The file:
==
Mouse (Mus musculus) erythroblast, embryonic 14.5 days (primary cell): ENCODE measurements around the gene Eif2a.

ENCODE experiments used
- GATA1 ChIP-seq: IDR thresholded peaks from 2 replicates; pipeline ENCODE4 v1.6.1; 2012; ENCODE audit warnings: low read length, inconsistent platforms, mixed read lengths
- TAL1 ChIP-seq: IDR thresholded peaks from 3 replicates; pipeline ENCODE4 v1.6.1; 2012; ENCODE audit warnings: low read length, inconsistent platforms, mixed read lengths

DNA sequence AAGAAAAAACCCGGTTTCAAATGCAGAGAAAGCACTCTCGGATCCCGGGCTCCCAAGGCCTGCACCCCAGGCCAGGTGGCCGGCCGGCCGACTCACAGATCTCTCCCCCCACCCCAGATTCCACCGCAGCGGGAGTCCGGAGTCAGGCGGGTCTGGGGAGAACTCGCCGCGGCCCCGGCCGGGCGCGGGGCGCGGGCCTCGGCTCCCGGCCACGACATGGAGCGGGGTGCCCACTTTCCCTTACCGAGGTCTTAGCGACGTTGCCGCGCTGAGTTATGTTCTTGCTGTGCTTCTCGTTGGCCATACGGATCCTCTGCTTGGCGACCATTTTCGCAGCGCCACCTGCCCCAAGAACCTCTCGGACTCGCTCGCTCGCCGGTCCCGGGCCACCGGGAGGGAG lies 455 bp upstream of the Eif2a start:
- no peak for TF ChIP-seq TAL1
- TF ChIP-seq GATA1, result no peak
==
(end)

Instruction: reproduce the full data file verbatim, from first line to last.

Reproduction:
Mouse (Mus musculus) erythroblast, embryonic 14.5 days (primary cell): ENCODE measurements around the gene Eif2a.

ENCODE experiments used
- GATA1 ChIP-seq: IDR thresholded peaks from 2 replicates; pipeline ENCODE4 v1.6.1; 2012; ENCODE audit warnings: low read length, inconsistent platforms, mixed read lengths
- TAL1 ChIP-seq: IDR thresholded peaks from 3 replicates; pipeline ENCODE4 v1.6.1; 2012; ENCODE audit warnings: low read length, inconsistent platforms, mixed read lengths

DNA sequence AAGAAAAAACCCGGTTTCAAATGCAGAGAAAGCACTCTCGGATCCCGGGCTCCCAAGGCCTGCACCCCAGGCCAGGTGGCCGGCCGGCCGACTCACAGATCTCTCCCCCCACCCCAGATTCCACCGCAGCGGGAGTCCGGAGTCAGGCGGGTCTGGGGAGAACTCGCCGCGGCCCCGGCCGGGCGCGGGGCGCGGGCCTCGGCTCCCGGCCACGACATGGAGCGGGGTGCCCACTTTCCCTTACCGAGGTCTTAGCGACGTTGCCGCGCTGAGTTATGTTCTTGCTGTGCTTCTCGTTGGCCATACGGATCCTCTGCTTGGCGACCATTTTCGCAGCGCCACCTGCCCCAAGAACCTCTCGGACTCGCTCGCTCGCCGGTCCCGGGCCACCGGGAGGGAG lies 455 bp upstream of the Eif2a start:
- no peak for TF ChIP-seq TAL1
- TF ChIP-seq GATA1, result no peak